Filmmaker Tracy Harris, who herself hails from Swansea, followed the desperate plight of Swansea's homeless a year ago along with Chris Rushton.
I felt quite naive at the beginning. I didn't know any homeless people and, like many people, didn't understand the full extent of the problem. Coming from Swansea, I thought I knew the streets inside out but I soon realised I didn't know them at all.
Street people started to know us by name and began to look out for us. There is a real sense of community on the street and one day it felt like we had been accepted into that world.
Even some of the homeless people who didn't want to be filmed would help us out, carry equipment or come over for a chat. Kay, Mickey and Bull to name but a few were always around, full of stories and anecdotes. That's something I love about Swansea - the characters, how open people are and the real sense of community.
One day I walked through the tunnel under the railway station on my own. The first time I went there I was so frightened; I had heard so many bad stories. I stumbled across Tracie, one of the girls we'd been filming. She was distraught and in tears and couldn't face another night on the street. I sat with her for about an hour on her sleeping bag and we just talked. It meant so much that she let me in.
My view of the city I'd grown up in began to change. I looked at places in a different light. I knew the secret hide-outs, doorways and tunnels and ventured places I would never have gone before. I found it hard when I went out with friends to not go and say hello to the homeless people I knew would be sitting by the blowers getting some heat.
Chris and I made a good team. It was a real journey for both of us and we managed to keep smiling through some difficult times. It was important that we depended on and were there for each other when the going got tough.
The one and only happy homeless person we met was Paul, who for the last 30 years had been drifting around Britain and living rough outdoors. We spent Christmas morning with him having coffee and cake in a dark tunnel and I think that memory will stay with me forever.
Paul taught me to slow down and look at things around the city. His one bag held everything that was important to him and he always had time for people. So, after the first series, I had a clear out and gave away a lot of things I didn't need.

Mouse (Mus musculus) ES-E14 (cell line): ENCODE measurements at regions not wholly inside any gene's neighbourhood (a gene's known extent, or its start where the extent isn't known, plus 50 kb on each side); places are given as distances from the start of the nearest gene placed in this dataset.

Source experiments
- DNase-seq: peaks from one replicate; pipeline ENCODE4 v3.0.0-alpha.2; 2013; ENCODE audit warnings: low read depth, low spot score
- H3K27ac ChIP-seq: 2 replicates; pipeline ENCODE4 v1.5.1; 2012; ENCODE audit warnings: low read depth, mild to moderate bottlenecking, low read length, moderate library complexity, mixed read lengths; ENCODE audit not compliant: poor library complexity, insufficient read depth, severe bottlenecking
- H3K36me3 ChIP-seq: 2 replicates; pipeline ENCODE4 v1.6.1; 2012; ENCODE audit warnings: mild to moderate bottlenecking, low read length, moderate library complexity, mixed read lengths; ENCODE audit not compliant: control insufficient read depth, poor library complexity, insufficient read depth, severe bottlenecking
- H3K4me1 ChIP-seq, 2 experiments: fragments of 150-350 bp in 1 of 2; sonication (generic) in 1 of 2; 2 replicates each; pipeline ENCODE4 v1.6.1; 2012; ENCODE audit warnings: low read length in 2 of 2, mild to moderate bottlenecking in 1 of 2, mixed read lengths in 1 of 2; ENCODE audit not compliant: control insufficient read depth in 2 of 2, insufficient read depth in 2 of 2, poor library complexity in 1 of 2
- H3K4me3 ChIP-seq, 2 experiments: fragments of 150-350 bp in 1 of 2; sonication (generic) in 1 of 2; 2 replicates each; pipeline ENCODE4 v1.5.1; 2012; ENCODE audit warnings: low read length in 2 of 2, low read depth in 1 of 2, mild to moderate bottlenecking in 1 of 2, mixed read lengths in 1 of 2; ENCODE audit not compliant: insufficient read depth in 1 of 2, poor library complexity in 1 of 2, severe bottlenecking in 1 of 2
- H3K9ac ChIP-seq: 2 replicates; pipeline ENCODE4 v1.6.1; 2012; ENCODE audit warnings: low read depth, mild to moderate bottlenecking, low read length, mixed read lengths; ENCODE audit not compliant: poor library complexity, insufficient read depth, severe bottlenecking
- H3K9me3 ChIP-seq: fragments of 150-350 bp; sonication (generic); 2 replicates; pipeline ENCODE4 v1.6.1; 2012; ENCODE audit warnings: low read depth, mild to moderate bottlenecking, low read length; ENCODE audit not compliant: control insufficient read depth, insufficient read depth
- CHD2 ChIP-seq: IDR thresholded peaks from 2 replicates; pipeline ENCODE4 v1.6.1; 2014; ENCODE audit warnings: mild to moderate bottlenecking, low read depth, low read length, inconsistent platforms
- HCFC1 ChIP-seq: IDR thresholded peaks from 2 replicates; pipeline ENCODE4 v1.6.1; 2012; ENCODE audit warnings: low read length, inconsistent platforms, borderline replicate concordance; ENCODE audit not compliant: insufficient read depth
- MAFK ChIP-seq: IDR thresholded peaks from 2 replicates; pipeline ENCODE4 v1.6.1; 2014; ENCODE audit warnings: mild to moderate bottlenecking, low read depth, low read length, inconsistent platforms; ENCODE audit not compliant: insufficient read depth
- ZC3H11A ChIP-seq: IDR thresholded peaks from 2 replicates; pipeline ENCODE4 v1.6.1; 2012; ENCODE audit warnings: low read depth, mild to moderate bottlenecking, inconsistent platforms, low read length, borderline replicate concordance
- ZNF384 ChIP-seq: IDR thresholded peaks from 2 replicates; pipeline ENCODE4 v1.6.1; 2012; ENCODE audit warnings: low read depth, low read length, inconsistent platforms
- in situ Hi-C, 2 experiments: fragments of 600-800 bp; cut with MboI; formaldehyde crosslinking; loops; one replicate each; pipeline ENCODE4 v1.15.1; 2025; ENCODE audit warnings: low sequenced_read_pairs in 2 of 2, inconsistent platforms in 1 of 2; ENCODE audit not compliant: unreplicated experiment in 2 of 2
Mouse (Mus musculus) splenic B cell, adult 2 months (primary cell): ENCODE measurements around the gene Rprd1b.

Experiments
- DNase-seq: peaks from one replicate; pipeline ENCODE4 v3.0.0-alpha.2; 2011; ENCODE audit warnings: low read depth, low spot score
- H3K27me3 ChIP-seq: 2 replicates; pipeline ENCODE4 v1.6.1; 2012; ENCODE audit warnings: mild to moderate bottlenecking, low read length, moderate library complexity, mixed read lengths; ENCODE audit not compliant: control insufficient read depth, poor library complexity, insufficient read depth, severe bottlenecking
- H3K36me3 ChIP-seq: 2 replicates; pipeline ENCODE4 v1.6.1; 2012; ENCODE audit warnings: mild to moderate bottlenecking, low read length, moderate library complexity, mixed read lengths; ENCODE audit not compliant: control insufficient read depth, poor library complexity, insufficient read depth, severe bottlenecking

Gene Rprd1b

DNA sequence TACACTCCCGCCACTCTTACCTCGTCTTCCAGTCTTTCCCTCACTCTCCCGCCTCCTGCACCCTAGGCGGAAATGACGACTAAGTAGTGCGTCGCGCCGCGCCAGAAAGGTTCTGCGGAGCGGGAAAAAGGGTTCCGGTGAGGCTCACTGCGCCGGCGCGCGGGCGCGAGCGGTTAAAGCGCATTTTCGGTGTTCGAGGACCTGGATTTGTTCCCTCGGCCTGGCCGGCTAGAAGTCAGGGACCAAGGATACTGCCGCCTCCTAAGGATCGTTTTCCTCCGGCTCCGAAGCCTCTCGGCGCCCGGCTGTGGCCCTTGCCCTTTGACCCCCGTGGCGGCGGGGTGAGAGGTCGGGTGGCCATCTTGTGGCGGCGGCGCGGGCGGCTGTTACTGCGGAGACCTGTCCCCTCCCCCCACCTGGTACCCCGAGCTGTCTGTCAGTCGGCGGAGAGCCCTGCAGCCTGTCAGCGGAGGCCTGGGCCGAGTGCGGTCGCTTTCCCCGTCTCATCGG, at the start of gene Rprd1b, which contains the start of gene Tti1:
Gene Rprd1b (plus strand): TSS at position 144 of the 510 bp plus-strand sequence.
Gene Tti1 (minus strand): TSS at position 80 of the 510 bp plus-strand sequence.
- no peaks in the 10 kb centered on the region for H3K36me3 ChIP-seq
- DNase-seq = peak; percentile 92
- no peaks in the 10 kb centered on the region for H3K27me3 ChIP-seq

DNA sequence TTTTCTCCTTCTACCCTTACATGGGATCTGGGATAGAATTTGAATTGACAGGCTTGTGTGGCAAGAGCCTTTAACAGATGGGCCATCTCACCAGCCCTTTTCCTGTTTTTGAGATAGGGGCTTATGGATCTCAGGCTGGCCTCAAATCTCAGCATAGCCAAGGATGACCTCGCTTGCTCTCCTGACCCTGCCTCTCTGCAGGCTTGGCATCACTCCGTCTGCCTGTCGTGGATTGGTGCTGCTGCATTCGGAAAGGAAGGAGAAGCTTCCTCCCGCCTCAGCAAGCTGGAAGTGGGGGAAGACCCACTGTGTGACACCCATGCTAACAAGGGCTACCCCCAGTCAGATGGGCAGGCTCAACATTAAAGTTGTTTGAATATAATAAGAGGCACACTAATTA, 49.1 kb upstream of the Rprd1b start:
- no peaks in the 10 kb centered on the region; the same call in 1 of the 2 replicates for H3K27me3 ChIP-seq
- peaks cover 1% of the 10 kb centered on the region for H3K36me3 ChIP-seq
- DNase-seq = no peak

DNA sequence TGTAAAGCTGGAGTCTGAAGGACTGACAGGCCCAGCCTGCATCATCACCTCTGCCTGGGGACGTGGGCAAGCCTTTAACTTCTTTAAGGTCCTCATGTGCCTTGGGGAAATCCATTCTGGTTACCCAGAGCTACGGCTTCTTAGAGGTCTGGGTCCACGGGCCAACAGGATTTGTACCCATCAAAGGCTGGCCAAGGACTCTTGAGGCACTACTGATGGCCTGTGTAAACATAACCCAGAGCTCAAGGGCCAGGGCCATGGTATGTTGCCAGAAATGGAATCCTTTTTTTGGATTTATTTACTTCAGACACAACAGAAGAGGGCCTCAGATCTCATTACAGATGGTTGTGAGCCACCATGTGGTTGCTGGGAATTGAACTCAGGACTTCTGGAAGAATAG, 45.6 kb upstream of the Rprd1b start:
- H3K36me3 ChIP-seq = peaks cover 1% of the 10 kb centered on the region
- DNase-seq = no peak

Chris Rushton and Paul
Some of the women really opened up to me. Their stories were shocking. I remember one bright young girl in particular. She'd become a prostitute and told me she charged £20 a time, all just to fund her drug habit. She was homeless but streetwise and one day she just cracked and poured her heart out to me. It was awful. It made me really angry and upset. I couldn't stop thinking about how her life could have been so very different.
Although it was emotional and their stories were hard hitting and powerful, it never ceased to amaze us how there was always humour on the street. People who were in dire situations remained so positive and were able to laugh and joke.
We learnt a lot from the first series and it was hard to let go. We have dug a lot deeper in the second. Both times it took over our lives and I think that's important as we had a duty to all the people who willingly and openly let us in, to tell their stories with honesty and integrity.
The last day of filming was hard. We had spent so much time with homeless people and walking away from their lives was heart-breaking. On the last day, Susan, one of the girls we'd been filming, offered us a cup of tea and gave Chris and me a coat each!
This six month experience on the streets has taught us a lot and some of the people we met are now more like friends. Next time we're in Swansea we'll definitely be meeting them again for a cuppa.
Swansea: Back On The Streets is on Wednesday 8 May at 10.35pm on BBC One Wales. It is a Mentorn Cymru production for BBC Cymru Wales.